Saturday, May 06, 2006
Chicago-based singer Kurt Elling will be in St. Louis next week to headline a four-night run at Jazz at the Bistro, and our pal Terry Perkins, spot on the job as usual, has a feature story/interview with Elling for STLtoday right here.
The piece got me thinking about a couple of things related to Elling and the current state of jazz singing. In his intro to the piece, Terry notes the recent commercial successes of male singers like Jamie Cullum, Peter Cincotti and Michael Buble, and suggests that it is in some ways the equivalent of the renewed interest in female jazz singers sparked a few years ago by Diana Krall, Norah Jones and others. True enough, but I don't think Elling really belongs in the same category as Cullum, Cincotti and Buble. Maybe it's a generational thing, as Elling is a bit older than the other three. And certainly it's a commercial thing - while Elling has presumably had reasonably steady sales during his tenure as a Blue Note artist, there's no way he's moved as many units as any of the others.
But mostly, I think it has to do with the singers that each man used as a template to begin building his own musical personality. All three of the younger fellas are influenced to one degree or another by the "saloon singing" tradition, rooted in pre-WWII swing, drawing heavily on the "Great American Songbook," and most often associated with Frank Sinatra and Tony Bennett. It's an approach heavily informed by pop music, though the particular style of pop may be decades old.
Elling is much more of a bebop/post-bop kind of vocalist who, as noted in the story, reveres the work of Jon Hendricks and the late Eddie Jefferson, with both of whom he shares a penchant for vocalese (the practice of writing lyrics for previously recorded instrumental melodies or improvised solos). In some ways, he has a technically "better" voice that either Hendricks or Jefferson did in their prime, with more timbral flexibility and better control of fine gradations of pitch and projection across his entire range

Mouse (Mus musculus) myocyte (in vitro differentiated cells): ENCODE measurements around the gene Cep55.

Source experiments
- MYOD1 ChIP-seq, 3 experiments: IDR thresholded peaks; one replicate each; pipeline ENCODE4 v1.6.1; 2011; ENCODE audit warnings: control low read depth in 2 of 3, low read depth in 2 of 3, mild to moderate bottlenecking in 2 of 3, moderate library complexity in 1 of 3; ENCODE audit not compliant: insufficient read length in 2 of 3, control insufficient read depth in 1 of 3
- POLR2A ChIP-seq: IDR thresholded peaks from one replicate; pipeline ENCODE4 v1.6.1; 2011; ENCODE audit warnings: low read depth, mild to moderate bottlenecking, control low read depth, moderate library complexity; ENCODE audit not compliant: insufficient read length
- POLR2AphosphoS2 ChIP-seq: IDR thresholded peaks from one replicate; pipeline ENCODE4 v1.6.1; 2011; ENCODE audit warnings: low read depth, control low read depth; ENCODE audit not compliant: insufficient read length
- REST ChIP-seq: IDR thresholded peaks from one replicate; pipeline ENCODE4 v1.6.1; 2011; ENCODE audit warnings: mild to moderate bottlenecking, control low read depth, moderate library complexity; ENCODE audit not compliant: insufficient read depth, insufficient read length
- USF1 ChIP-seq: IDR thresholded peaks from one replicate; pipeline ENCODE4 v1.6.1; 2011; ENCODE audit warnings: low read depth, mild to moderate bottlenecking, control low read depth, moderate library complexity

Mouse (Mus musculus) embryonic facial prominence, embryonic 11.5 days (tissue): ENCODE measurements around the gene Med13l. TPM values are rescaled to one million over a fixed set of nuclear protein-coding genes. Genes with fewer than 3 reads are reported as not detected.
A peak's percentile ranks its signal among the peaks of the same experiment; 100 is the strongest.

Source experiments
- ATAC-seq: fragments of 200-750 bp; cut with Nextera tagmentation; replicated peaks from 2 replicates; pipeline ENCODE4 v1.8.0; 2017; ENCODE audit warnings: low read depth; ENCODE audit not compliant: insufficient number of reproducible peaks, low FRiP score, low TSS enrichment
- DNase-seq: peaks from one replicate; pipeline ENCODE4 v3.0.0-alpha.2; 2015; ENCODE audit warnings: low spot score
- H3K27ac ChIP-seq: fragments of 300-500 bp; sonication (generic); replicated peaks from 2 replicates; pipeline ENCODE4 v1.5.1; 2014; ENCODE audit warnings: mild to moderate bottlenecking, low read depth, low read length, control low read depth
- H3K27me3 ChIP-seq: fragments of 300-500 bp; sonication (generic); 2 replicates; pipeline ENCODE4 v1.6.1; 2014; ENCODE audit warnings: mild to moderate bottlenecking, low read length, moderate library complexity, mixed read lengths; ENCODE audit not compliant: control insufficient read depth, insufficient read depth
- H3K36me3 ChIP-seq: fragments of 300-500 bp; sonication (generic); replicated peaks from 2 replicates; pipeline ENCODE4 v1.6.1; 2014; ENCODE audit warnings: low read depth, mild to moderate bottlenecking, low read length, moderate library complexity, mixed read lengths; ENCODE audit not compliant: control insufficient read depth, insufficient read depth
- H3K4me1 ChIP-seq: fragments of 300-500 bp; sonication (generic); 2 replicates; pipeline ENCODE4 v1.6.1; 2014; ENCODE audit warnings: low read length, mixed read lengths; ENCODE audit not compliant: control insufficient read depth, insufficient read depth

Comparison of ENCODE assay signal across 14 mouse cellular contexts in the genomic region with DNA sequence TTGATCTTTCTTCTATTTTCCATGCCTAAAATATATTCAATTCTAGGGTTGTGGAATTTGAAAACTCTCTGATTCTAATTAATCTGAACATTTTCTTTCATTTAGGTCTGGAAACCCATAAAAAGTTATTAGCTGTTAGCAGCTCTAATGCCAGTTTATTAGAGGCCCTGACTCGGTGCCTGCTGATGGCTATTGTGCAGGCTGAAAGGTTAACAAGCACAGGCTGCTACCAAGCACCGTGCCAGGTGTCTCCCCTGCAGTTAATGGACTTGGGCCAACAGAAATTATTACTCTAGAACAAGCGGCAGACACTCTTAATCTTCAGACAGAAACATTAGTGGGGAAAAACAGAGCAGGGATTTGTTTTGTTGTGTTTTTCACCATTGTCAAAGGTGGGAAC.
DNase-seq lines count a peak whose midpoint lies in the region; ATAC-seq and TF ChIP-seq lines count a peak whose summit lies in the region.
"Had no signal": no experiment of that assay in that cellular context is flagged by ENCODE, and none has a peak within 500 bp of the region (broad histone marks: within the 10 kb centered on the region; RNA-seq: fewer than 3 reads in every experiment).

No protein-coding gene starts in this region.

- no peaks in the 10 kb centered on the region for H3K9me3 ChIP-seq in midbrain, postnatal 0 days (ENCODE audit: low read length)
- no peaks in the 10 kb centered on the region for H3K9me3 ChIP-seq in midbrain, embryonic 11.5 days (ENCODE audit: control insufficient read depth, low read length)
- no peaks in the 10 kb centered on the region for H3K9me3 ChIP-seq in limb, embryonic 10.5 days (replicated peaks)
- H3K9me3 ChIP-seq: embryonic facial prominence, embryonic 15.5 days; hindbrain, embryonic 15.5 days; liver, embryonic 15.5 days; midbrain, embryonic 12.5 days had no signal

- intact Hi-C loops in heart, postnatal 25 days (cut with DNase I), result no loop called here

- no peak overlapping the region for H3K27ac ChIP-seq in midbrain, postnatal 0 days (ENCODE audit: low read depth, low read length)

A former divinity student, Elling also projects a certain seriousness of purpose and a poetic sensibility that would seem to be diametrically opposed to the ring-ding-a-ding, bada-boom swing of the Rat Pack. Not that Sinatra and Bennett are/were incapable of tender moments; indeed, both men proved their mettle with ballad material time and time again. Whether their younger emulators are too callow to achieve the same depths of feeling is a question with an answer that's still being written.
There's much to admire about Elling, and I share his appreciation of and affection for the musical contributions of Hendricks and Jefferson. But, despite owning a couple of his CDs and giving them repeated plays in an attempt to grok them fully, I can't say that I've ever really enjoyed Elling's work all that much - until recently, when I happened to catch him on an episode of Legends of Jazz.
Elling shared the program with Al Jarreau, who I'm glad always to see despite his many years of burying his true talents beneath overproduced, listless attempts to grab an R&B or pop hit. Perhaps it was the chance to be on national TV, or the combination of competition and camaraderie, that proved inspirational, or maybe Elling is just that much better as a live performer than as a recording artists in the studio. Maybe it was simply that I was able to see as well as hear him. Whatever the reason, his version of "She's Funny That Way," with original lyrics set to what was originally a Lester Young solo, was, in a word, stunning. It was everything one hopes for from a great jazz performance: musically sophisticated, yet immediately accessible; emotionally deep; and executed with consummate skill.
Of course, maybe the problem hasn't been Elling; maybe I just haven't been hearing him until now. As a result, I've gone back to the CDs, and plan to pick up a couple more soon, to try to see what I've missed. I'm also making plans to get down to the Bistro next week to see him live. I'm not sure why it took me this long to go from just respecting Elling to actually enjoying him, but in some ways, I'm actually glad to know that I'm not so damn jaded as to be unable to revisit previously held opinions when presented with new evidence.
(Edited right after posting to correct a couple of typos.)
Posted by Dean Minderman at 4:36 AM